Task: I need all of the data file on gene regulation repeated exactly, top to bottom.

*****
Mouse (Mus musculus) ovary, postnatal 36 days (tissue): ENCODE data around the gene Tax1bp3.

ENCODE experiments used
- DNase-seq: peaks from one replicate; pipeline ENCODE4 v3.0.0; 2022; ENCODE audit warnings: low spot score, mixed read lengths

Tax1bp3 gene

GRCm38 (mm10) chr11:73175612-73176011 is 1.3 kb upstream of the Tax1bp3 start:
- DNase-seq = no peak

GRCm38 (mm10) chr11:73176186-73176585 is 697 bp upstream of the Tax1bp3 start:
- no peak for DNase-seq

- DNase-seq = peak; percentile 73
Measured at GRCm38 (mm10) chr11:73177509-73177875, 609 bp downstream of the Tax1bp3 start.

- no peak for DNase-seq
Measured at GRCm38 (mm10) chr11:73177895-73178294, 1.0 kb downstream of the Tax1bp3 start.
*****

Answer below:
Mouse (Mus musculus) ovary, postnatal 36 days (tissue): ENCODE data around the gene Tax1bp3.

ENCODE experiments used
- DNase-seq: peaks from one replicate; pipeline ENCODE4 v3.0.0; 2022; ENCODE audit warnings: low spot score, mixed read lengths

Tax1bp3 gene

GRCm38 (mm10) chr11:73175612-73176011 is 1.3 kb upstream of the Tax1bp3 start:
- DNase-seq = no peak

GRCm38 (mm10) chr11:73176186-73176585 is 697 bp upstream of the Tax1bp3 start:
- no peak for DNase-seq

- DNase-seq = peak; percentile 73
Measured at GRCm38 (mm10) chr11:73177509-73177875, 609 bp downstream of the Tax1bp3 start.

- no peak for DNase-seq
Measured at GRCm38 (mm10) chr11:73177895-73178294, 1.0 kb downstream of the Tax1bp3 start.